Even cases applying the boulevard rule do not purport to make the presumption that the unfavored driver will stop and yield the right of way a conclusive presumption. Belle Isle Cab Co. v. Pruitt, supra, 187 Md. at 179-180.
Fifth. In my estimation, the majority view does not have any substantial support in the prior decisions of this Court. Valench is rigorously confined by the majority to the narrow limits of the intersection; and as to anything outside those limits the driver of a car just getting the green light is told that he may wear blinders and ear muffs and go right ahead. Sklar v. Southcomb, supra, is dismissed with little, if any attempt, to show why the custom there involved would be any more in the mind of a reasonable, prudent driver getting the green light than would be the loud noise and obvious visibility of the approaching payscraper in this case.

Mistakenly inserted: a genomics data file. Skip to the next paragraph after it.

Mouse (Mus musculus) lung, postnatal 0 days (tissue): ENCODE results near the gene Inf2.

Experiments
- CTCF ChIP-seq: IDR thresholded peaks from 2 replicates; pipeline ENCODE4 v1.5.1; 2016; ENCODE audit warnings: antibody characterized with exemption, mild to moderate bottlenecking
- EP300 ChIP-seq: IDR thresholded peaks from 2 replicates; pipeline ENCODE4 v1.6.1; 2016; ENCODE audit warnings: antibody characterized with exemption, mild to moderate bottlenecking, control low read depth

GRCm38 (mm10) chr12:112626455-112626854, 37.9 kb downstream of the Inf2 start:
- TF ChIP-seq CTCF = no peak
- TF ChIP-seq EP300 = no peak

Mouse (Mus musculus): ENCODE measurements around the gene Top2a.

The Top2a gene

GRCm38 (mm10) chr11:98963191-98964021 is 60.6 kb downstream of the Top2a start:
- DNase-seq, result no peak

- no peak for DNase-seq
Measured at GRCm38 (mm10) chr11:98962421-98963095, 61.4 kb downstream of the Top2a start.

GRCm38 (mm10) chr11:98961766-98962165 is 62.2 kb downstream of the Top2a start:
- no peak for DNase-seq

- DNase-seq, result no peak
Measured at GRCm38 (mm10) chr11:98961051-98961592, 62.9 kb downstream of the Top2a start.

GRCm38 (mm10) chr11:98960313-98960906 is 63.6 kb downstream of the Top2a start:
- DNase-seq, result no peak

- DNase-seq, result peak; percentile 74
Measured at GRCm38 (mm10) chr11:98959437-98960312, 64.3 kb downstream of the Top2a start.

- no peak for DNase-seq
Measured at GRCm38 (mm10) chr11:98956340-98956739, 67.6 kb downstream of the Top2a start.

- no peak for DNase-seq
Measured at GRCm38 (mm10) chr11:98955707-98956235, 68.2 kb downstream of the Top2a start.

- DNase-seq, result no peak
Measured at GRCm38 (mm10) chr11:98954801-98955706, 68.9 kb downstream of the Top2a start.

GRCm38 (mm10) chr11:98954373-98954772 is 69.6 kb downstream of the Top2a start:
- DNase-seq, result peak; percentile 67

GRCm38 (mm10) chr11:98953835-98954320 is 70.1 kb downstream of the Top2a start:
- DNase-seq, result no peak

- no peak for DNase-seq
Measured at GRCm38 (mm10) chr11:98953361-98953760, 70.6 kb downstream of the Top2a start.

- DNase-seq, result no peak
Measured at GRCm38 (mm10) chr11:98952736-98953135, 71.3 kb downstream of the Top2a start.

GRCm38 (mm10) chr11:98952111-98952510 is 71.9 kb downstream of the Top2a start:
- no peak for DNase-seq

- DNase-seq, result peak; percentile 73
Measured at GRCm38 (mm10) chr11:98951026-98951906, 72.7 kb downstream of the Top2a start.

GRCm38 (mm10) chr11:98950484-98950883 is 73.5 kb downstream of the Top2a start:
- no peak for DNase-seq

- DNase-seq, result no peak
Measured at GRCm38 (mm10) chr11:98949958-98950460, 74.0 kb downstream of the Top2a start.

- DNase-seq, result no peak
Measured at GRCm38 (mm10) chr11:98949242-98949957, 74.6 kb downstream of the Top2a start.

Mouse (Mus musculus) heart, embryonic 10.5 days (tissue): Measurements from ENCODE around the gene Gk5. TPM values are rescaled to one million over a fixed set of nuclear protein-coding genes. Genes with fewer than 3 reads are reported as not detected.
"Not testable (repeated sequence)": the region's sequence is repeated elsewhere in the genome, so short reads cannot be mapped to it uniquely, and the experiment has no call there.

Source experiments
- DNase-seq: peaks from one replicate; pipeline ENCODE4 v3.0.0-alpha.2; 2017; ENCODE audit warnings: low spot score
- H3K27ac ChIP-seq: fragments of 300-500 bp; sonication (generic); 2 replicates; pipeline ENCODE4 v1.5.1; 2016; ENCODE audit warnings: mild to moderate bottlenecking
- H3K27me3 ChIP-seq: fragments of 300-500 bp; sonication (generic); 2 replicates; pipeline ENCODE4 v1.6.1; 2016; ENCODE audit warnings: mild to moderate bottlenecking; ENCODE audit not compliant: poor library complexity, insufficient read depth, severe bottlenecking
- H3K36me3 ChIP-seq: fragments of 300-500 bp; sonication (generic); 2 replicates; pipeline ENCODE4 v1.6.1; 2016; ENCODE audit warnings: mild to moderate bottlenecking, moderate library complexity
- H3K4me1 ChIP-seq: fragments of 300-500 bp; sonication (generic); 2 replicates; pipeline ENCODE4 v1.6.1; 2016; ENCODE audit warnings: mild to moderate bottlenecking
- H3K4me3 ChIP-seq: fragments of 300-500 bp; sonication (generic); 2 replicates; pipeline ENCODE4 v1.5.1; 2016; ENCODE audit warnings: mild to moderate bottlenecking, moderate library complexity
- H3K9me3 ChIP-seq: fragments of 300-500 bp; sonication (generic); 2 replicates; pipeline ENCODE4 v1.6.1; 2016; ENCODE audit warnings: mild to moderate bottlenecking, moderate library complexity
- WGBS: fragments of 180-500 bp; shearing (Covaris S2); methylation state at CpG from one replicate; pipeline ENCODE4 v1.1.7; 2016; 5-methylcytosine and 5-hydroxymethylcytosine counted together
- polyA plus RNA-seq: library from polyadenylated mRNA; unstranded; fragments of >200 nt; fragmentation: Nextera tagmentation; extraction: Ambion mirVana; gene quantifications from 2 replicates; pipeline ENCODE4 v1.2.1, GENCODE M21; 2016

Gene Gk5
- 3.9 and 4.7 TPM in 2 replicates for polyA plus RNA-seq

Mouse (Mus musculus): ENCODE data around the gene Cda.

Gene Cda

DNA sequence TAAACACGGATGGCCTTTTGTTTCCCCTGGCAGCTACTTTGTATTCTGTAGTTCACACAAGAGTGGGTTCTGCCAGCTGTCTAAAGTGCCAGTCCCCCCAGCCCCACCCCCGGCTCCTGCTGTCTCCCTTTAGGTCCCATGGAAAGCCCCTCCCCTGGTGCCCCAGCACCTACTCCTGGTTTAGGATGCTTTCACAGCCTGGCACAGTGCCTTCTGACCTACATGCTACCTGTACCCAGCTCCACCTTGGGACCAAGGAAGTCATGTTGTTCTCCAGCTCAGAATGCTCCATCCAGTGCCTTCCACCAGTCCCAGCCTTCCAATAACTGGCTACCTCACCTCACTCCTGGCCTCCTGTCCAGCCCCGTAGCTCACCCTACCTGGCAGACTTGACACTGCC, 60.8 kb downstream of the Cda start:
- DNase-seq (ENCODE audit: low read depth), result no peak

Having disposed of Valench and Sklar, the opinion of the Court finds authority for its conclusion in Legum v. Hough, supra. The heart of that case as authority for the decision in this, is found in a passage quoted by the majority in this case, where the Court, speaking through Judge Henderson, after referring to the rather limited effect given to the car-on-the-right rule as to the right of way (§ 231) said (192 Md. at p. 6): "The limited effect thus given to the right of way rule has not escaped criticism. * * * Nevertheless, although a more stringent rule, comparable to the `stop, look and listen' rule, has been applied in cases where traffic is controlled by lights ( Sun Cab Co. v. Faulkner, 163 Md. 477, 163 A. 194; Gudelsky v. Boone, 180 Md. 265, 23 A.2d 694) or by stop signs ( Carlin v. Worthington, 172 Md. 505, 192 A. 356; Shedlock v. Marshall, 186 Md. 218, 46 A.2d 349; Belle Isle Cab Co. v. Pruitt, 187 Md. 174, 49 A.2d 537), the rule announced in the Ottenritter case [ 151 Md. 525] is still the law of Maryland * * *."